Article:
If somebody who knew what we were doing or had an industry view or were a respected analyst, we would be worried. But somebody who has no idea what this industry is all about and the kind of infrastructure we have built here and in 70 other countries, makes such a statement, we should be charitable to such a person. All of us, when we get older, tend to do things that are not the best. Once in a while our logic lapses, our memory lapses, we tend to say things we don’t mean. So I’d say let us look at it in that spirit.
Industry finances about 75 per cent of the R&D in Korea and Japan, 70 per cent in China and 65 per cent in the U.S. In India, by contrast, the government finances more than 80 per cent of our R&D expenditure. In a recent report, the Science Advisory Council to the Prime Minister noted: “Except in sectors like pharmaceuticals and drugs, our industry does not appear to be making major investments in and demands on Indian science.” Shouldn't Indian industry, especially the high-technology sectors, be doing more to create and drive domestic R&D?
I think it works both ways. While the Indian industry has to show more interest in collaborating with the Indian academic community, it is necessary for the Indian academic community to show more interest in working with industry. Let me give you a very simple example. Every year, I receive a number of visitors from several International universities like Cornell University, the Massachusetts Institute of Technology, University of Illinois at Urbana-Champaign, Carnegie Mellon University, University of Cambridge, University of Michigan, etc, etc. The professors from these universities are so keen on solving our problems. I would be very happy to also receive professors from our own institutions like the Indian Institute of Science, the IITs, and others. Our academicians must be interested in solving our problems.
Many multi-nationals have established R&D facilities in India. Do you think India's Information Technology industry is doing enough by way of creating R&D capabilities for itself?
We at Infosys have our software engineering and technology laboratories where there are 600 people working on issues that are relevant to our needs. So those are huge research laboratories. I think there are other companies too, which have such things. So therefore the answer is yes.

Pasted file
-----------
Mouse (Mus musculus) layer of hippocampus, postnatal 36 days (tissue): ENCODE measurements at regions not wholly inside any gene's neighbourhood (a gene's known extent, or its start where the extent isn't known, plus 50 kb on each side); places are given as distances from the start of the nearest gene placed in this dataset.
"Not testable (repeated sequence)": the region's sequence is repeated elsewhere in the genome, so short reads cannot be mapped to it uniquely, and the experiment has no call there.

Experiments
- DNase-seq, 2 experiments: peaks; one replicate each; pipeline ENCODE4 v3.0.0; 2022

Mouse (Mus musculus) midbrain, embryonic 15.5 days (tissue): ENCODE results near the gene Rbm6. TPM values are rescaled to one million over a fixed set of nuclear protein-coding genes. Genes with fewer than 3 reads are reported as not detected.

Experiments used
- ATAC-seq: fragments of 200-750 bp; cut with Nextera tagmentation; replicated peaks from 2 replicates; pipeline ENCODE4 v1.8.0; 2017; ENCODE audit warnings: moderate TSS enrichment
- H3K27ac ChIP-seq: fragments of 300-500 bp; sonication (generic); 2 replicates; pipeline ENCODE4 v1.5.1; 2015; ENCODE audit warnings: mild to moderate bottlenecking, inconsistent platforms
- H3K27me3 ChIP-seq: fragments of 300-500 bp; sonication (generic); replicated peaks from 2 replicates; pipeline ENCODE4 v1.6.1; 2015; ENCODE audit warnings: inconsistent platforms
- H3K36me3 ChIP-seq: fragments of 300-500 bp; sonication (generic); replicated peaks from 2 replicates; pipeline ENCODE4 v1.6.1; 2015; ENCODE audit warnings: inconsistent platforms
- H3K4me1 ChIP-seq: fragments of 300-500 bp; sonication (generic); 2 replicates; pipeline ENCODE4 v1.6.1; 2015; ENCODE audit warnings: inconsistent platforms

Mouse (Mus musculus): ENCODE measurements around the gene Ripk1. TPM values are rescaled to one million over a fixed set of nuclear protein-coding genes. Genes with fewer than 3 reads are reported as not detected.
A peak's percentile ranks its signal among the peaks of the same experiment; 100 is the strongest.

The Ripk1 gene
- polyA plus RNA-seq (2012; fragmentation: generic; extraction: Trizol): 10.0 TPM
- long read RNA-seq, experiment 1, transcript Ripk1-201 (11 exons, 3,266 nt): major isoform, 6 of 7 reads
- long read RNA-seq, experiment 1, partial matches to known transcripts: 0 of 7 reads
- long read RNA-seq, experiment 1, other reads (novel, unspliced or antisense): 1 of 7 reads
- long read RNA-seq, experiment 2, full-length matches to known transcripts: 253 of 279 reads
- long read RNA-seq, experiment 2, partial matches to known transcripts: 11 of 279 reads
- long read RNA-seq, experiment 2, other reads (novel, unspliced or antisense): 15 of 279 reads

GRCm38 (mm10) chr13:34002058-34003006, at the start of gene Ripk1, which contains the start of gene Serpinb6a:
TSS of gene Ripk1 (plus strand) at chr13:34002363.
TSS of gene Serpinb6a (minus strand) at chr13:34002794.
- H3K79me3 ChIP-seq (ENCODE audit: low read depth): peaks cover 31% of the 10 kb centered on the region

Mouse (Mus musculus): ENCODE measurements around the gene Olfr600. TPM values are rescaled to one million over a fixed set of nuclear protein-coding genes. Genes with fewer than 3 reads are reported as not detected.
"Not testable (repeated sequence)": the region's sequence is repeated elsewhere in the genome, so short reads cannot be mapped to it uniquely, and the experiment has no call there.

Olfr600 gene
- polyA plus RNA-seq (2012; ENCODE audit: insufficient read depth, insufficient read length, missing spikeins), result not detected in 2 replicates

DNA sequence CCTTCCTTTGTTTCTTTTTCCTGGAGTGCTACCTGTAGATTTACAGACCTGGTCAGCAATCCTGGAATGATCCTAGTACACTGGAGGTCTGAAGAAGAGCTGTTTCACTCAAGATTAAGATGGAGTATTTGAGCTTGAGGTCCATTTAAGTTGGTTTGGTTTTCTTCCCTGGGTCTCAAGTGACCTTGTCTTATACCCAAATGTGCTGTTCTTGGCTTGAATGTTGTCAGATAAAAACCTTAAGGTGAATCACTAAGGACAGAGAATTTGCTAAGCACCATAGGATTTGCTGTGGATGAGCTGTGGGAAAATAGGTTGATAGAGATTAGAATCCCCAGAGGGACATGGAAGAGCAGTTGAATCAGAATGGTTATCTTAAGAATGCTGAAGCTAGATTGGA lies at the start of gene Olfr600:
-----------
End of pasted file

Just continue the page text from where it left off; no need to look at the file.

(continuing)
The best students will always go to where they get the best jobs and pay, and that is to be found in industry these days. A research career on the other hand, means protracted training and less remuneration. So how does one make such a career attractive to young people?
I have suggested several times to various institutions that for every paper that is produced in a world-class refereed journal, they could give Rs. four lakh. So that if you produce four papers in a year, then you have got Rs. 16 lakh. Add to that a salary of Rs. six or eight lakh a year, then you have got a decent sum.
Does anybody see a connection between these two interviews? There are few comments by academicians on the later in a blog maintained by an IISc Professor http://nanopolitan.blogspot.com/2010/10/nr-narayana-murthy-on-how-to-attract.html#comments . Excerpts from that.
1. "Where do the institutions get the money to give 4 lakhs per paper?..What happens when industry hikes the salary to put the 4 lakhs/paper money to shame?...Scientific research is not a money-making enterprise. It is high time people realize that. If they dont, I doubt whether they would really have the patience to spend years on researching something that might or might not throw up cool results. The type of folks who cant see beyond the $$ cant bet a scientist - they are more suited to be a manager and deserve to be in the industry....IMHO, the other benefits of an academic life are equally, if not more important than the $$$ - freedom to choose research topics, get adequate research funding, access to quality research facilities, all the while earning an amount that lets us life comfortably (and given the campus housing, one doesnt even need to think beyond the 6-8 lakhs of basic salary). Long time back, I recall a professor telling me "The difference between the industry and the academic payscale is the amount of money you are willing to pay for your freedom". This is something anyone wanting to come to academics will do well to keep in mind. There is a price to be paid for everything."
2. "Mr Narayana Murthy seems to be the typical Indian businessman: he thinks throwing money is enough to solve any problem. I am disappointed....But the first question really is -- do we need more scientists at our existing research institutions? I think not. What we need is more and better universities. And, of course, scientists to fund those universities -- but we need to make our universities attractive places for a career in science (and humanities and other fields). Perhaps Mr Narayana Murthy has thought about throwing money at that problem?"
3. "The views of Narayan Murthy are hardly surprising. He has always been fairly trivial, particularly with regard to education, science and research. For them everything boils down to money. Just because you started a successful outsourcing company does not mean you have the wisdom to know how to encourage research...BTW by his prescription (and to make it slightly ridiculous) Einstein's paper, say on special relativity, and say any one of my papers, say in Physical Review D would get Rs 4 lakhs each. How nice...didn't know my papers had equal value. And poor Mr Einstein would finally end up with fewer lakhs than many of our local scientists who are paper producing factories."
Strong words. From what he said in today's paper, we may find Murthy worrying about these comments and soon we shall have something from him in another interview. Till then ...